How YakTrak can help
YakTrak provides the framework to hold regular coaching conversations, keep track of employee goals, report on progress and identify capability gaps or performance goals.
YakTrak’s employee coaching software can help get your employee coaching program on track:
- Replicate any coaching or conversation methodology with YakTrak’s forms so language is familiar for team members. Easily create and track individual and team goals with a traffic-light system that keeps everyone accountable.
- Never miss a coaching session again with in-app and email notifications.
- Pinpoint the behaviours that require development and learning interventions.
- Provide team members with the opportunity to give anonymous feedback about their coaching interactions to improve coaching capability.
To get the best results out of your employee coaching activity you’ll need software that provides accountability and visibility. The platform you choose should collect the data your business needs and be simple to use. YakTrak:
- helps hold leaders at all levels accountable for coaching their people
- collects data on the quality of goals and tracks progress towards them
- includes reporting and review mechanisms that will help you understand the impact your coaching and employee development activity is having on outputs
- allows team members to be involved and engaged in the process (including providing access to notes and forms)
- provides a central location for documenting employee behaviour and performance coaching activity.
YakTrak gives you powerful visibility, provides a one-stop-shop for all your forms and documentation, is easy to implement and simple to use.
Ready to power up employee performance?
We’ve explored the strategies and components that make a successful performance coaching program. As we’ve seen, performance coaching can drive organisational success, enhance employee development and transform your organisation by unlocking the full potential of your employees.
Coaching for capability building or performance relies on:
- setting effective goals
- making the space for ongoing feedback and support
- having open conversations
- tracking and monitoring individual and program progress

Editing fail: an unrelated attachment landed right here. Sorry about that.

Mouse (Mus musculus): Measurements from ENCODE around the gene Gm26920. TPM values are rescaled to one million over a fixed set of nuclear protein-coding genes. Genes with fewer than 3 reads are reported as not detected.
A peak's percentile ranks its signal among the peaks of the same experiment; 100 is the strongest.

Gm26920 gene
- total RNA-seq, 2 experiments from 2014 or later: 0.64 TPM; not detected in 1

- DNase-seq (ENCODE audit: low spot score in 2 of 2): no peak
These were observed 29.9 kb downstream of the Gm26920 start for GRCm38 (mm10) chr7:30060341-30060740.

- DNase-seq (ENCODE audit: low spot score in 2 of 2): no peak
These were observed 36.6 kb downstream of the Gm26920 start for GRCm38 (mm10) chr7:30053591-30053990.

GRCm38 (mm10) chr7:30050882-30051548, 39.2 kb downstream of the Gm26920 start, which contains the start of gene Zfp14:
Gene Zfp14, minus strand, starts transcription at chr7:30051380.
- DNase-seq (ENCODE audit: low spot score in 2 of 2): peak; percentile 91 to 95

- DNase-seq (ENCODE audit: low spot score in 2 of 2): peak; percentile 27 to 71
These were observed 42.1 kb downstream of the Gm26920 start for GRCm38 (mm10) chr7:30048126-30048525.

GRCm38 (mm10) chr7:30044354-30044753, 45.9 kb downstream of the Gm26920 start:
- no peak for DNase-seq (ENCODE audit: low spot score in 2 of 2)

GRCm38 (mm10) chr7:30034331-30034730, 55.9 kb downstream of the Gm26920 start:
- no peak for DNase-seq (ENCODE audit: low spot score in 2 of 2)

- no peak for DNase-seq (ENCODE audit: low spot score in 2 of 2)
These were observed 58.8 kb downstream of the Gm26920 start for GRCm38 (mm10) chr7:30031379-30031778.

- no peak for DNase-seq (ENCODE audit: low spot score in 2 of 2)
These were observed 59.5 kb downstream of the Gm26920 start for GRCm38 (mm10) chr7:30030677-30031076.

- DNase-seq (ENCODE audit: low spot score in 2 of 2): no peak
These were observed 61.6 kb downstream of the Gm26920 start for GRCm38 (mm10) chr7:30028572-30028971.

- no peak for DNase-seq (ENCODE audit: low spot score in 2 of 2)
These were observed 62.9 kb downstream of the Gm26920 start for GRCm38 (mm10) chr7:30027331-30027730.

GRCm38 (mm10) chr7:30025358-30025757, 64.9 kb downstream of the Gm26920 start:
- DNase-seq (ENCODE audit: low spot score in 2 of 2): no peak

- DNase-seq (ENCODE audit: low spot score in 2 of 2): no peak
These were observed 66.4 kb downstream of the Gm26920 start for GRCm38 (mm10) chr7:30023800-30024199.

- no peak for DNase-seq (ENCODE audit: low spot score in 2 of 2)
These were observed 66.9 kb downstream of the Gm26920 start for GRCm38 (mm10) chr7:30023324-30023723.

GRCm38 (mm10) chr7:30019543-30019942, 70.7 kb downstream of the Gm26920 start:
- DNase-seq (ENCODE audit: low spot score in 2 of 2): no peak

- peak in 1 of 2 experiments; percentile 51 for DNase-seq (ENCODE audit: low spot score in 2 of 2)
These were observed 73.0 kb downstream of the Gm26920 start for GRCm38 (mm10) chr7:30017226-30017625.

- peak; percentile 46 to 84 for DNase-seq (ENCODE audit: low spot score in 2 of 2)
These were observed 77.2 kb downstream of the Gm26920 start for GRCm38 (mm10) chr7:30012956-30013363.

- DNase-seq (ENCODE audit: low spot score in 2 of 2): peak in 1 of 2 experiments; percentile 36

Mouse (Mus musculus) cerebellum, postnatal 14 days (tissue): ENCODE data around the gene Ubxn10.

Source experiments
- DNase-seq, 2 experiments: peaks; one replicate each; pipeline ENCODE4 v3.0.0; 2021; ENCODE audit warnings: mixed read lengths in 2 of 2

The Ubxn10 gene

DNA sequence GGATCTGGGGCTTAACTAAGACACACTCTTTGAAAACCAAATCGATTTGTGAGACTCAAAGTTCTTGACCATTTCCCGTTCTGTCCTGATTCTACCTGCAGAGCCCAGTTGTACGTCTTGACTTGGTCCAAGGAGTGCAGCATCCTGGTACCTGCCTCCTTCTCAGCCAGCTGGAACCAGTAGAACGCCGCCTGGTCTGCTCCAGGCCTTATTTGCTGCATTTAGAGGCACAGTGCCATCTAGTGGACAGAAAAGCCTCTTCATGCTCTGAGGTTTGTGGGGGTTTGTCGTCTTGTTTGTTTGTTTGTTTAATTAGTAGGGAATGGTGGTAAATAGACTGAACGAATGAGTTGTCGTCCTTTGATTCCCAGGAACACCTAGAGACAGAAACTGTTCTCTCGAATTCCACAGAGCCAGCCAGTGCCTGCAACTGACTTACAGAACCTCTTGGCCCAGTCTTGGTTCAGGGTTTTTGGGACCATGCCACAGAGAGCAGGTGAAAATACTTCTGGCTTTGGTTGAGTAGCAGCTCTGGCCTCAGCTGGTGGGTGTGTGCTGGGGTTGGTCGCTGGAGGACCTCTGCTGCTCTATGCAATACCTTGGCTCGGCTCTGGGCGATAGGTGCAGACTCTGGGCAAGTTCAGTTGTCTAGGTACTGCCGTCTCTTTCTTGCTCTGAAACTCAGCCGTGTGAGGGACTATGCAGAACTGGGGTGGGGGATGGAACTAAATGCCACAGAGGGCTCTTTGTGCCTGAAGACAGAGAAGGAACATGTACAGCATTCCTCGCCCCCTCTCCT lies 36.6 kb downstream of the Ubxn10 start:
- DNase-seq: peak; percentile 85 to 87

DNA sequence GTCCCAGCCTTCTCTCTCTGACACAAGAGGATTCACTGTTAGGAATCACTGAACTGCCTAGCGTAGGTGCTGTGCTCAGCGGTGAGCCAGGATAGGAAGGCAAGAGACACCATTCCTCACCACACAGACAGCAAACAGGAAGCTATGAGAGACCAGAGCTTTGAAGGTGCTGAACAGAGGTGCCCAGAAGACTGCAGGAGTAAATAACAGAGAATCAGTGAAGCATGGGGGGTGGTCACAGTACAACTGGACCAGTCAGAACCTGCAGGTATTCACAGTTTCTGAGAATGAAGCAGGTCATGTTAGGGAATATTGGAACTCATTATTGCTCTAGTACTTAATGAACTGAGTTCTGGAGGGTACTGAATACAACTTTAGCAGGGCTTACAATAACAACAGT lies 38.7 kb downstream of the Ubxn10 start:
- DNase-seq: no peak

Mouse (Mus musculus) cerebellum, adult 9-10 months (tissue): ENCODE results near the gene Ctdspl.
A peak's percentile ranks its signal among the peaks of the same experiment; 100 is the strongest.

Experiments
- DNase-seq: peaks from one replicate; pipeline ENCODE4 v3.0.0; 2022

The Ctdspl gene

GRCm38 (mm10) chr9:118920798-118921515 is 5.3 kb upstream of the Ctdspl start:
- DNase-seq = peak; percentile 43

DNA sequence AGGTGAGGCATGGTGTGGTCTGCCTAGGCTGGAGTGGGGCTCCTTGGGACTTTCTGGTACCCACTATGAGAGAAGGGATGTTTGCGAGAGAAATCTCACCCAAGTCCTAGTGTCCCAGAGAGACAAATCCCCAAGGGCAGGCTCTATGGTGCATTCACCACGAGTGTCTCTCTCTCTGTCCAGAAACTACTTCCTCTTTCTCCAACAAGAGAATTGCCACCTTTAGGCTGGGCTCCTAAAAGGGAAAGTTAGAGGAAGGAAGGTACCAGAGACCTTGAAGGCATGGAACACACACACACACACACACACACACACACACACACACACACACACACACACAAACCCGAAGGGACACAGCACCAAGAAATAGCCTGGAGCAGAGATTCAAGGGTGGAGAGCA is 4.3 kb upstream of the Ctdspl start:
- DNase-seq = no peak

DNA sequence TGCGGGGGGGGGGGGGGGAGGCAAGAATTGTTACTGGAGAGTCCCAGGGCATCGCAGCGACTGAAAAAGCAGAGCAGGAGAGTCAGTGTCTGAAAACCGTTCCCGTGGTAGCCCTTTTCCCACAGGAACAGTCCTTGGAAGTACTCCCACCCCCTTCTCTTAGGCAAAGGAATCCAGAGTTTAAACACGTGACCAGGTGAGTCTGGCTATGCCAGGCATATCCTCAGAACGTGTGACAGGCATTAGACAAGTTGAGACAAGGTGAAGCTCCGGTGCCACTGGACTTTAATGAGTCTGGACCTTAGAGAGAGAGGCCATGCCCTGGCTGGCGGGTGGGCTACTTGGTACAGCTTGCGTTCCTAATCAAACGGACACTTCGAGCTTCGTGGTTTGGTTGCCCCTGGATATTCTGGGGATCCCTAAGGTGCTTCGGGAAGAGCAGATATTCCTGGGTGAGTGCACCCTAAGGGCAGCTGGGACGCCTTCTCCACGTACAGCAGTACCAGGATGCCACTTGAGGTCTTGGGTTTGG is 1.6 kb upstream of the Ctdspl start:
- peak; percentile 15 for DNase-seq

- creating a culture that supports coaching.
We recommend using software like YakTrak’s to help embed a coaching culture and to track and monitor coaching conversations. Get in touch with us today.
Frequently asked questions
What is performance coaching?
Performance coaching is an effective process for helping individuals grow and optimise their skills. It involves identifying strengths and gaps, and then finding ways to improve and succeed professionally.
A performance coach provides support through an ongoing process involving regular guidance and feedback.
Is performance coaching the same as performance management?
Performance coaching is an effective way to help employees increase their skillset and build on their strengths.
Traditional performance management takes a top-down approach that often focuses on an annual appraisal. It’s a model that’s used by many businesses and it appeals because of its ability to tie performance goals to an organisational strategy. It is also seemingly easy to implement – assess staff based on performance goals, set associated training objectives and quickly wrap up an often-awkward conversation. However, this traditional approach isn’t effective as an employee development tool. A once-a-year conversation misses opportunities to develop employees where it matters –on the job.
The benefit of performance coaching is that it’s ongoing and engages both coach and coachee in a program that’s not just a ‘set and forget’ exercise.
How do you coach an employee to perform better?
As anyone who has abandoned a new year’s resolution to exercise more, eat better, or learn a new language knows, changing habits is hard.
But with a good coach and ongoing support, people can shift entrenched habits and learn new skills.
Sticking with a new program can be difficult but there are proven ways to improve performance and lift capability.
With traditional performance development programs most of the focus happens outside of the everyday work experience. And without dedicated support and focus on development, people can quickly forget about both the goals and their training.
But, by keeping the focus on the behaviours where they matter – on the job – you can set people up for success. To effectively coach employees to lift capability, you should provide regular and frequent feedback, set SMART goals and support them to reach one attainable goal at a time. Encourage your employees to learn from each other, interact, and share their skills and methods. Praise achievements and explain why changes and developments are important.
What is on-the-job learning?
The 70:20:10 principle shows that most of what we learn for work, we do at work. In fact, the model is based on the principle that:
- 70% of learning is done by working, such as undertaking new tasks or responsibilities, reviewing and reflecting
- 20% of learning is done through social learning, such as collaborating with colleagues, and giving and getting feedback
- 10% of learning is undertaken in a formal way, such as through courses, workshops and seminars.
By using this model, organisations can capitalise on formal training programs and see ongoing results. For example:
- team members may receive training in a new skill and then use that skill when given new responsibilities
- people can practise best behaviours in a workplace setting
- social feedback can be provided as teams collaborate on projects
- regular coaching conversations can support team members and drive behaviours.